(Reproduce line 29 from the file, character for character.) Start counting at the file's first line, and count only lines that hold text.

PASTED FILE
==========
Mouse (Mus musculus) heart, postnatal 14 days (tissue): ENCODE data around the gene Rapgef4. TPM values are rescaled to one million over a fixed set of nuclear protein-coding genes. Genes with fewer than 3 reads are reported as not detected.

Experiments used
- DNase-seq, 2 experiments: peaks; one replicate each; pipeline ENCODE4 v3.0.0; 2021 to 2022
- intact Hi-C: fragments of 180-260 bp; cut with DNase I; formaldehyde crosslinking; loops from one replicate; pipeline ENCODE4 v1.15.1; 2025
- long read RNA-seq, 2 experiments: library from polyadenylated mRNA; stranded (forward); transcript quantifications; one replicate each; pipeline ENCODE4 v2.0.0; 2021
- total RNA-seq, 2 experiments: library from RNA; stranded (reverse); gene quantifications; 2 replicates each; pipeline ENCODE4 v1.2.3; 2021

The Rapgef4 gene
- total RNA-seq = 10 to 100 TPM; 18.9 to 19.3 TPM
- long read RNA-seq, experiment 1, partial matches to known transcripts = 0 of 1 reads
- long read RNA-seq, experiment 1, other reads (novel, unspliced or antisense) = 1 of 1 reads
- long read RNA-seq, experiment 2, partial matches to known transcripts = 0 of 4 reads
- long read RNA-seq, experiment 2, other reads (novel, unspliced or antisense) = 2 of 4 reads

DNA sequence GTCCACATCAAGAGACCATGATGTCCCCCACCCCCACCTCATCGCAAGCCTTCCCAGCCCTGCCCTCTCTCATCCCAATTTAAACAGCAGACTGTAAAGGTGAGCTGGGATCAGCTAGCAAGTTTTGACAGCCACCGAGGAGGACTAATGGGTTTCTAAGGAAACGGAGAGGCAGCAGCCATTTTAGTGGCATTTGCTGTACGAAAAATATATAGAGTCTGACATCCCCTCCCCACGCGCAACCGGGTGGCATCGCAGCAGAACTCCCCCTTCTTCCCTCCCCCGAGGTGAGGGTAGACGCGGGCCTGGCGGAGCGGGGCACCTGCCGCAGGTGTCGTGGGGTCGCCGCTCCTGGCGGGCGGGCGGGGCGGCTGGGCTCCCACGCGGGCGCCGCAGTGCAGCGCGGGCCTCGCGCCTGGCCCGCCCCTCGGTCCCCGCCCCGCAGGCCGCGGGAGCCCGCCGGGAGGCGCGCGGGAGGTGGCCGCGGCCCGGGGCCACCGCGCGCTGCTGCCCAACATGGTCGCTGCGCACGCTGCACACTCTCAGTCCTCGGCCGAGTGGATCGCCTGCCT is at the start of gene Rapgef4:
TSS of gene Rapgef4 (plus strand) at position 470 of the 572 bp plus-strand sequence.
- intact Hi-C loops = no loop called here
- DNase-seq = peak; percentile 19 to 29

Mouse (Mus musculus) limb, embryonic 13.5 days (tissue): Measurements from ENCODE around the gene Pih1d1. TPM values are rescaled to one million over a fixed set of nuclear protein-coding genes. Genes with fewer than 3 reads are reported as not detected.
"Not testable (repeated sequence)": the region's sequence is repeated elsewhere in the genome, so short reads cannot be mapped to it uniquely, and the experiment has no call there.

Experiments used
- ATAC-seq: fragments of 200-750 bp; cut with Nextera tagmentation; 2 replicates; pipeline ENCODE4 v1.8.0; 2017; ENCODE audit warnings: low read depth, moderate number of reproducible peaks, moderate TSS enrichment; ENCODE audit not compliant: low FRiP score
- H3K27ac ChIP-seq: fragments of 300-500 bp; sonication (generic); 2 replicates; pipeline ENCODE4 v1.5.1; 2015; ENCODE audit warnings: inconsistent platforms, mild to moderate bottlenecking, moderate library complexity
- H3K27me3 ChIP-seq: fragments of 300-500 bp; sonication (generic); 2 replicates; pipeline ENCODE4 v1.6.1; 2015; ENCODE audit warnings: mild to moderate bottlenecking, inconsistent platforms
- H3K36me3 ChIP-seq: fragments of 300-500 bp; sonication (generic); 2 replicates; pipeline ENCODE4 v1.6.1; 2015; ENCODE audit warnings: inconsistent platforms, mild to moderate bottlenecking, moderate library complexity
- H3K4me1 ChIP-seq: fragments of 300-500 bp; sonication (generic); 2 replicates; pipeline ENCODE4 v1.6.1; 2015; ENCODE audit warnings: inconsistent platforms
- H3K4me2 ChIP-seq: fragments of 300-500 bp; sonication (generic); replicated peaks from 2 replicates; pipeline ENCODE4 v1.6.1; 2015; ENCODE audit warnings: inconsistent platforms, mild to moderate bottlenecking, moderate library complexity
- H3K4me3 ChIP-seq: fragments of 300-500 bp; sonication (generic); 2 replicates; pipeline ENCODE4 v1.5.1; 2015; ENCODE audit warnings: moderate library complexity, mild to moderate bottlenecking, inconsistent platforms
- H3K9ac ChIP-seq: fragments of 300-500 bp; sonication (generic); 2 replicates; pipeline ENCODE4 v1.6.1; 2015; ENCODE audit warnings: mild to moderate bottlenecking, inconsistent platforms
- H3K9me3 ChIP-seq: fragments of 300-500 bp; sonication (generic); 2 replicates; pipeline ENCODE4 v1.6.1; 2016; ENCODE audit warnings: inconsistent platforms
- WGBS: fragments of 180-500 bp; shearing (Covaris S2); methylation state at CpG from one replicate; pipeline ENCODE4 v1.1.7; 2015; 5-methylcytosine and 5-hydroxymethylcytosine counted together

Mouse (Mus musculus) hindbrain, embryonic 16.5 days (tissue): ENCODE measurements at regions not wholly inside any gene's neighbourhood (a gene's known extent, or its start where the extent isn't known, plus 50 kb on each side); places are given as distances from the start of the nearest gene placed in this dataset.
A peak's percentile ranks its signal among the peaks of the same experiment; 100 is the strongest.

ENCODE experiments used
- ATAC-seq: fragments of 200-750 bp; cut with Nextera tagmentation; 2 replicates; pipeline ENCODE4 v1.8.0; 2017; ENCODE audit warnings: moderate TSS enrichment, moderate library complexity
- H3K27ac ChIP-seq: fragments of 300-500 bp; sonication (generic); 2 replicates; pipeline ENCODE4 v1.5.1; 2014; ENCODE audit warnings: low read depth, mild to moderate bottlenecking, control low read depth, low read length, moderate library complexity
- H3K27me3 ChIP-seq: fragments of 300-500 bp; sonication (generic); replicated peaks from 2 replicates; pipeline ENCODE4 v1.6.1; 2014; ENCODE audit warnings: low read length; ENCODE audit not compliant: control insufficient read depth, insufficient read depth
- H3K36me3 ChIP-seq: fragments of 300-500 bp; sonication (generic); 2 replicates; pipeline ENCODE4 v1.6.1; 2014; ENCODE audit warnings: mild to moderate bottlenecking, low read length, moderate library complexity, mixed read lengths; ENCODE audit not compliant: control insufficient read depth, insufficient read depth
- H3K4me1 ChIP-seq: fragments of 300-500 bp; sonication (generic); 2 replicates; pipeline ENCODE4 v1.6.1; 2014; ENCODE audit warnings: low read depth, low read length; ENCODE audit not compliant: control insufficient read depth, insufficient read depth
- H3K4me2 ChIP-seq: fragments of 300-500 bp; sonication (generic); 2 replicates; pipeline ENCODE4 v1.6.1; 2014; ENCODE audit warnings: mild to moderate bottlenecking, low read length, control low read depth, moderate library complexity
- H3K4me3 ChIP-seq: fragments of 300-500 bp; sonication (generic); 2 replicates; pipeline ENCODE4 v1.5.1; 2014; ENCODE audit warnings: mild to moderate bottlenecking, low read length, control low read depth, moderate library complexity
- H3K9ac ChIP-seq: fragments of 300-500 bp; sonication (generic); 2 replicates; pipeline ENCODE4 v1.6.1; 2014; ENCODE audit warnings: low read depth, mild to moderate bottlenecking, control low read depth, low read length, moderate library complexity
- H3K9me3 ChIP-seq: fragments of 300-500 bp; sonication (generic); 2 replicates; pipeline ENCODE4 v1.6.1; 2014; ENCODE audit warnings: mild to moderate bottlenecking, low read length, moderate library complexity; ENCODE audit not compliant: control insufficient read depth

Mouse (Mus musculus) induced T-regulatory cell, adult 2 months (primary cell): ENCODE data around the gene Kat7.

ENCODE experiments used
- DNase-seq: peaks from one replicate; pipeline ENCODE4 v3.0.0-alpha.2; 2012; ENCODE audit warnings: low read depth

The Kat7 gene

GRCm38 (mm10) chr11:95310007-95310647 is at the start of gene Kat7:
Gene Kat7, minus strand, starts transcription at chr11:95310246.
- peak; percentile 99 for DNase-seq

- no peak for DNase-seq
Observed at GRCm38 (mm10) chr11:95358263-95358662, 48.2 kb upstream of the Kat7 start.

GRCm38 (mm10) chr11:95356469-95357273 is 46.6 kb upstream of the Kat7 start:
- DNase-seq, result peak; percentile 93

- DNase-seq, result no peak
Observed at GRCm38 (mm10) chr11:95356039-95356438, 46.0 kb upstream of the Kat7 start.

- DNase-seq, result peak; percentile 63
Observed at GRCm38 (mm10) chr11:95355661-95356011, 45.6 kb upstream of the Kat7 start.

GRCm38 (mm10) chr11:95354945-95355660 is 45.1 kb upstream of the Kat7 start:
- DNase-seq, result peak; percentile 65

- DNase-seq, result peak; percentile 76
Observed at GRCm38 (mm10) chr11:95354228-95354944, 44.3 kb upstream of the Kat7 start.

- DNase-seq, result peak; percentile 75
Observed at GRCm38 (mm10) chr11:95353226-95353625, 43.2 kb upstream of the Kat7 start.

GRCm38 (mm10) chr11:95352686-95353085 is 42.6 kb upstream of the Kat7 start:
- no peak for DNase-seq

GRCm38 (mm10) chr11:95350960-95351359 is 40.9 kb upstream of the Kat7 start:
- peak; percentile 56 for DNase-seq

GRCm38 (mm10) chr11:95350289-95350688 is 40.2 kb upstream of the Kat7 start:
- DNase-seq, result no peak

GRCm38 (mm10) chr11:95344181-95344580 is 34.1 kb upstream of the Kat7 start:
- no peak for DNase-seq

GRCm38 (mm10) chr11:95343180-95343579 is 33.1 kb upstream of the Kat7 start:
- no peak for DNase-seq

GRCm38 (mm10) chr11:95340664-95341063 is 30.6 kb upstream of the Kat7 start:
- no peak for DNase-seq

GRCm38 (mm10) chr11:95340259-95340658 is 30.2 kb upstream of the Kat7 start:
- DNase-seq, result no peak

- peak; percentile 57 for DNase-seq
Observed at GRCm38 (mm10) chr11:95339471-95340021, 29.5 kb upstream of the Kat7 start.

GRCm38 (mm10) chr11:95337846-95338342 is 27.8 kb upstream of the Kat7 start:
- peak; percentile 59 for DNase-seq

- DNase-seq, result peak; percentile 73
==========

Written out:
- WGBS: fragments of 180-500 bp; shearing (Covaris S2); methylation state at CpG from one replicate; pipeline ENCODE4 v1.1.7; 2015; 5-methylcytosine and 5-hydroxymethylcytosine counted together